The Impact of Nutrition on Child Development at 3 Years in a Rural Community of

Seyed Sadat Ali, S M Dhaded, Shivprasad S Goudar


Background: In India, child malnutrition is mostly the result of high levels of exposure to infection and inappropriate infant and young child feeding and caring practices and has its origins almost entirely during the first 2 to 3 years of life. This study aims in assessing the impact of breast feeding on child development of children at 3 years.

Methods: About 530 children at 3 years were assessed for
developmental delay by Ages and Stages Questionnaire (ASQ). Growth measurements and hemoglobin estimation were carried out at the time of developmental evaluation. Physical growth was assessed by using World Health Organization growth charts. Children were assessed for their duration of breast feeding and weaning period. They were analyzed for the feeding practices versus developmental outcome. Chi‑square test was used to compare the categorical variables. Differences were considered significant at P < 0.05 level.

Results: Children who were exclusively breastfed for at least 6 or more months had significantly higher ASQ scores with P value for communication (0.003), gross motor (0.004), fine motor (0.007) and problem solving (0.013) except personal social (0.059) compared with children who had exclusively breastfed for less than 6 months. Children, who were weaned beyond 12th month, had significantly higher ASQ scores with P value for communication (0.004), gross motor (0.091), fine motor (0.044), problem solving (0.001) and personal social (0.012) as against those who were weaned at 6th month or earlier in all domains.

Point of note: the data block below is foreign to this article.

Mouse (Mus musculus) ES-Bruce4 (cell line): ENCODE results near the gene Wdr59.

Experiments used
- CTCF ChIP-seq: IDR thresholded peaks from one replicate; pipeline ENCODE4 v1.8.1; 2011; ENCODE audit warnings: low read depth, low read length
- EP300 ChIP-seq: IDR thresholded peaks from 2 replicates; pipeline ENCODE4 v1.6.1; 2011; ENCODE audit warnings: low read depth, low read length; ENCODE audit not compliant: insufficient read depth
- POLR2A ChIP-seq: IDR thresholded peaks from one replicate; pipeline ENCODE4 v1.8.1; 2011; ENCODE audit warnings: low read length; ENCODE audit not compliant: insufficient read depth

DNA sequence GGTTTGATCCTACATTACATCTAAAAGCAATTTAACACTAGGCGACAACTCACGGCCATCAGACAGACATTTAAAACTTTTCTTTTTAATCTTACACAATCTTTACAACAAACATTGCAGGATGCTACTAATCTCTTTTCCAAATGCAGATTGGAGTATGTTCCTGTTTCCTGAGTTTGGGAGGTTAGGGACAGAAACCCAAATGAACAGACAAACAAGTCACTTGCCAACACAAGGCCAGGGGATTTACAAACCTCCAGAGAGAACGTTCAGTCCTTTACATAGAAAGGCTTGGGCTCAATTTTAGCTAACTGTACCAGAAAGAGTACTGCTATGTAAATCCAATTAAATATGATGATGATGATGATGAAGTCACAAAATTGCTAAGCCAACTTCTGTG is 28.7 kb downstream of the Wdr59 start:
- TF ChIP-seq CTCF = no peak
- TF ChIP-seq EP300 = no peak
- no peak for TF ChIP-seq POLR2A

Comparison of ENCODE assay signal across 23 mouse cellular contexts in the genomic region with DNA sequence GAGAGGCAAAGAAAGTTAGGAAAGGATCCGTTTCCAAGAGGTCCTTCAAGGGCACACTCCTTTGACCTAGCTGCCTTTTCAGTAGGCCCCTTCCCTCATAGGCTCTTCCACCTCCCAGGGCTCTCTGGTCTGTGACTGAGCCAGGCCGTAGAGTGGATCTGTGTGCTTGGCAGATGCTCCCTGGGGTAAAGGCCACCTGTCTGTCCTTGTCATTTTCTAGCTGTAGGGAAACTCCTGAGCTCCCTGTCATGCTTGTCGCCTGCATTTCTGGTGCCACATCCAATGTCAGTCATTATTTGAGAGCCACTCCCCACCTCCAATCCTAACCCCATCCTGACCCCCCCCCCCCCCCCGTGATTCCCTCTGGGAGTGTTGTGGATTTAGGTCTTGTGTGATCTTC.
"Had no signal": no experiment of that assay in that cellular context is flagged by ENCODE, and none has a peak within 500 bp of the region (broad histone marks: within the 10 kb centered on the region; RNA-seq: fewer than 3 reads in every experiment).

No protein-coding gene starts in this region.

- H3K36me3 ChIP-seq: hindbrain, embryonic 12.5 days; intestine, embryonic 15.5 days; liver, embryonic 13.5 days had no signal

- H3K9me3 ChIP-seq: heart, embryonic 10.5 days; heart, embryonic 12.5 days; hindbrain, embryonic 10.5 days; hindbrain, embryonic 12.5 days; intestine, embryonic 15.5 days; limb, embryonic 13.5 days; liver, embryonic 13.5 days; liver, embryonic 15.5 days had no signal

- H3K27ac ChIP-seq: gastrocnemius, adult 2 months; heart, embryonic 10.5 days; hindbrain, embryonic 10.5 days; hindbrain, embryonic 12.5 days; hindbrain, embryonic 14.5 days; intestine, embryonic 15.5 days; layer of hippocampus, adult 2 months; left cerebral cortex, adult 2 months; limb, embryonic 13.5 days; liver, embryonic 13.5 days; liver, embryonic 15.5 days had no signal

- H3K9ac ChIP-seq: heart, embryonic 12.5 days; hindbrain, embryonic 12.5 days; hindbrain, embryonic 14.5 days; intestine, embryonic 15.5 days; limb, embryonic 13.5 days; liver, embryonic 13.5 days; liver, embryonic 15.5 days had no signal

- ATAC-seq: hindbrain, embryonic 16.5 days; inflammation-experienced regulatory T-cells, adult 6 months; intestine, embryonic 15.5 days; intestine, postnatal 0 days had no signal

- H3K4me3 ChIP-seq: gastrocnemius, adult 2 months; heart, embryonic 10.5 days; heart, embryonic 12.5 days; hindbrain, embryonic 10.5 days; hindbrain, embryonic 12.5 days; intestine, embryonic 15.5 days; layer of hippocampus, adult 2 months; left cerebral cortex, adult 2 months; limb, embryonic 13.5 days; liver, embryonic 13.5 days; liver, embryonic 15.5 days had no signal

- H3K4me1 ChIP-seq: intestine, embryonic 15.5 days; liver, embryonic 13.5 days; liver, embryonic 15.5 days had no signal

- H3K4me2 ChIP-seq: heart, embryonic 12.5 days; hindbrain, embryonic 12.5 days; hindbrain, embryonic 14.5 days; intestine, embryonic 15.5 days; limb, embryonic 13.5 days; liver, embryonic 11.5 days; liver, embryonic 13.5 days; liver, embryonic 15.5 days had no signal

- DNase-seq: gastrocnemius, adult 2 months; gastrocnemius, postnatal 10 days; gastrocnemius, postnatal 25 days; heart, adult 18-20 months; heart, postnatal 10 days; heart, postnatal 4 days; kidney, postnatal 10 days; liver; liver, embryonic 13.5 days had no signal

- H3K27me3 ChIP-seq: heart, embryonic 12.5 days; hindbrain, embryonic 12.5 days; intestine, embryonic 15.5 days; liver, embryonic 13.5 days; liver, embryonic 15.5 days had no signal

Conclusion: Breast feeding has a positive effect on the overall development of the child and should be promoted in the present generation. In India, c hild malnutrition is responsible for a higher percentage of the country’s burden of disease. Undernutrition also affects cognitive and motor development and undermines educational attainment; and ultimately impacts on productivity at work and at home, with adverse implications for income and economic growth.

Keywords: Breast feeding, child development, undernutrition

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